Sexual Harassment in the Workplace.
Sexual harassment is extremely prevalent in South African workplaces. Some sources estimate that 70-80% of all working women have experienced sexual harassment at some or other time.
Employers cannot afford to take the phenomenon of sexual harassment lightly. In a recent case, the plaintiff was awarded damages in excess of R 4 million, to be paid by her employer (the Ikwezi municipality) because they had failed to protect her adequately from sexual harassment which had culminated in an incident where the perpetrator tried to force his tongue into the plaintiff’s mouth, against her clenched teeth. She was left with his saliva all over her mouth area and was utterly ‘revolted’ and severely traumatised by the incident. The municipality instituted disciplinary action against him and he was only given a two week unpaid suspension. The municipality failed to take sufficient steps to prevent him from coming into contact with her during their work in the period leading up to the disciplinary enquiry and after the suspension was over. The court held that it had not protected her sufficiently and held them liable to her for over R 4 million.
In another recently decided case, the court had to decide whether sexually charged remarks made to a consultant was sexual harassment. The perpetrator said it was just a sexual invitation made by one adult to another and that it was meant to be taken lightly – whereas she testified that the comments had made her anxious and fearful, particularly since they were in a remote location in Botswana and staying in the same hotel. The comments, including asking her whether she wanted a lover that night, were made after an after-hours but work-related dinner. The employer instituted disciplinary action against the perpetrator and the court found that his resultant dismissal was fair. This case shows us that employees can be dismissed for the sexual harassment of a non-employee, at an after-hours function; and that the line between sexual banter, invitations and attention; and sexual harassment is a very fine one.
How then does one distinguish between benign sexual interaction between consenting adults and sexual harassment?
The first thing to note is that not all sexual comments or innuendo are automatically sexual harassment. The law does not prohibit all sexual or romantic interaction in the workplace – the conduct must be unwelcome and it must be inappropriate.
Where there is a power differential between the parties – which could be marked by gender, age, socio-economic status or position in the workplace – it is more likely that sexually charged comments and behaviour will be regarded as sexual harassment. Also, the threshold of what is regarded as appropriate will be different in the workplace than it is in, say, a pub. What may be regarded as merely ribald banter in a pub setting, may cross the line into sexual harassment in the workplace setting.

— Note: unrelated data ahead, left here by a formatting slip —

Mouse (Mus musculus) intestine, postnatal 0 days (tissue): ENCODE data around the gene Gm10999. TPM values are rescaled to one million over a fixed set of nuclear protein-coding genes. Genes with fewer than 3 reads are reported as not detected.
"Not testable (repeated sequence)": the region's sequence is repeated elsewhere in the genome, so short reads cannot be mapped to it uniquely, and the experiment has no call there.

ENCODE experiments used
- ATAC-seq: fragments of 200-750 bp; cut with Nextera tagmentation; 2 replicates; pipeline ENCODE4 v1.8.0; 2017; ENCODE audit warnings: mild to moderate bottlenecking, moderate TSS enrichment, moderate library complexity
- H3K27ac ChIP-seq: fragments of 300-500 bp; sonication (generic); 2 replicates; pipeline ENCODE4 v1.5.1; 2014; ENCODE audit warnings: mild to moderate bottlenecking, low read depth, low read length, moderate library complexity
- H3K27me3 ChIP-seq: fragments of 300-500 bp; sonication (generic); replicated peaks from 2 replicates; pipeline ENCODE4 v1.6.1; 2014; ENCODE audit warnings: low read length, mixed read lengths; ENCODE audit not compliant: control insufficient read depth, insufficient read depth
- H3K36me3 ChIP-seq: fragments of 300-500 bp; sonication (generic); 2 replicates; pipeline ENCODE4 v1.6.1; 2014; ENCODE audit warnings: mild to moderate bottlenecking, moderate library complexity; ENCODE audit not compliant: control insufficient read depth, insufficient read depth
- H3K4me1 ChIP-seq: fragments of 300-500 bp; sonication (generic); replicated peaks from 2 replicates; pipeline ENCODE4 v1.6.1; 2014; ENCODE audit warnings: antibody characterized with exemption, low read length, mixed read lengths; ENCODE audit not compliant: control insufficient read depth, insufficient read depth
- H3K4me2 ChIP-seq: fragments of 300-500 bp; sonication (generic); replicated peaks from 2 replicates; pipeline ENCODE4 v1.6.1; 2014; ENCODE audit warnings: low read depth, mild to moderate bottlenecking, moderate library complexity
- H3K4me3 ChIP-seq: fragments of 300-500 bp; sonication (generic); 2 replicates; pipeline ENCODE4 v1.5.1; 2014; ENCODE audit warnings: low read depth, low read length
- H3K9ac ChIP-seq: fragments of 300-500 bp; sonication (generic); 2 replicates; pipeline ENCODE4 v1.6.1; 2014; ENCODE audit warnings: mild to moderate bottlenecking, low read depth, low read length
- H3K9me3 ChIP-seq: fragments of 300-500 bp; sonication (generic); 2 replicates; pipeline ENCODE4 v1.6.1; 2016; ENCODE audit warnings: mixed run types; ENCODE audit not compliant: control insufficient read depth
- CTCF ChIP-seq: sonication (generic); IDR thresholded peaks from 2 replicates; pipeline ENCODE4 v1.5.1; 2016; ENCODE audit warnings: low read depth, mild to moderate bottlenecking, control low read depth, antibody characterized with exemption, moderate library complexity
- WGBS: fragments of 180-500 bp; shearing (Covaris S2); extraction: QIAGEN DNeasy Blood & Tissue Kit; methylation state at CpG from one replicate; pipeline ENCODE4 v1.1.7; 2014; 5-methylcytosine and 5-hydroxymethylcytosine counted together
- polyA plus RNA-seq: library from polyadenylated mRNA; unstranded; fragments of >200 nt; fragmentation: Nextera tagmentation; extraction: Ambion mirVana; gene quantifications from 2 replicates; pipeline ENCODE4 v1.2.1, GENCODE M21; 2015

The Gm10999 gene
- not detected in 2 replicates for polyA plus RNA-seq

Further, one has to consider whether the conduct was welcome or unwelcome. Unwelcome sexual attention which is sufficiently serious is sexual harassment.
There are two codes of good practice on the handling of sexual harassment in the workplace which provide useful guidance in this regard. The first code was promulgated in 1998, the second in 2005. Both are valid and must be read together.
In the 2005 code it is stated that the test for sexual harassment is that it must be unwelcome conduct of a sexual nature which violates the rights of an employee and which constitutes a barrier to equity in the workplace. Regard must be had to the nature and extent of the conduct and the impact it had on the complainant.
The codes recognises physical, verbal and non-verbal types of sexual harassment. Verbal sexual harassment includes unwelcome innuendos, sexual advances, sex-related jokes or insults, graphic comments about a person’s body and inappropriate enquiries about a person’s sex life. Non-verbal conduct includes unwelcome gestures, indecent exposure and the display or sending by electronic means or otherwise of sexually explicit pictures or objects.
Employers are required to adopt sexual harassment policies which must comply with the provisions of the codes, and which must state that sexual harassment will not be tolerated or condoned and which must set out the procedures to be followed in the event of an allegation of sexual harassment.
The Employment Equity Act provides that the employer will be held liable for sexual harassment unless they have acted appropriately. Having a sexual harassment policy in place is one of the factors which will be taken into account in deciding whether the employer has acted appropriately or whether it should be held liable for the damages suffered by the complainant. As seen from the case discussed earlier, this can amount to many millions.
Senior lecturer, UKZN; Consultant, Austen Smith Attorneys; CCMA commissioner